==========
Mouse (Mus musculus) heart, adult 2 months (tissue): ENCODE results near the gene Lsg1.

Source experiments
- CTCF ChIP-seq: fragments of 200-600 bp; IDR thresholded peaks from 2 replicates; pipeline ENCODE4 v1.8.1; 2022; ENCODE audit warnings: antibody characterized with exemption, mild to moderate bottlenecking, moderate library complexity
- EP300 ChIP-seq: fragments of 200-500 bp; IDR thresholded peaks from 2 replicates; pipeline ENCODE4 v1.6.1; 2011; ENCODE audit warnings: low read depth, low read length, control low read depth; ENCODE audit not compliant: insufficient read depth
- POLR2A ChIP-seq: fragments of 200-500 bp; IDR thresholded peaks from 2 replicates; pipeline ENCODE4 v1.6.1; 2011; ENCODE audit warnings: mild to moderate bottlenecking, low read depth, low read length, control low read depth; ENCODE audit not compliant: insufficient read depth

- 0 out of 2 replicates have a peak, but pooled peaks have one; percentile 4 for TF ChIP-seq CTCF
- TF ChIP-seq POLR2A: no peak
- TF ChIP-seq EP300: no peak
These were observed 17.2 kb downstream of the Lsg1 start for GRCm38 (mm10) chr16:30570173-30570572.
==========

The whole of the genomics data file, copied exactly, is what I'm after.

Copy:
Mouse (Mus musculus) heart, adult 2 months (tissue): ENCODE results near the gene Lsg1.

Source experiments
- CTCF ChIP-seq: fragments of 200-600 bp; IDR thresholded peaks from 2 replicates; pipeline ENCODE4 v1.8.1; 2022; ENCODE audit warnings: antibody characterized with exemption, mild to moderate bottlenecking, moderate library complexity
- EP300 ChIP-seq: fragments of 200-500 bp; IDR thresholded peaks from 2 replicates; pipeline ENCODE4 v1.6.1; 2011; ENCODE audit warnings: low read depth, low read length, control low read depth; ENCODE audit not compliant: insufficient read depth
- POLR2A ChIP-seq: fragments of 200-500 bp; IDR thresholded peaks from 2 replicates; pipeline ENCODE4 v1.6.1; 2011; ENCODE audit warnings: mild to moderate bottlenecking, low read depth, low read length, control low read depth; ENCODE audit not compliant: insufficient read depth

- 0 out of 2 replicates have a peak, but pooled peaks have one; percentile 4 for TF ChIP-seq CTCF
- TF ChIP-seq POLR2A: no peak
- TF ChIP-seq EP300: no peak
These were observed 17.2 kb downstream of the Lsg1 start for GRCm38 (mm10) chr16:30570173-30570572.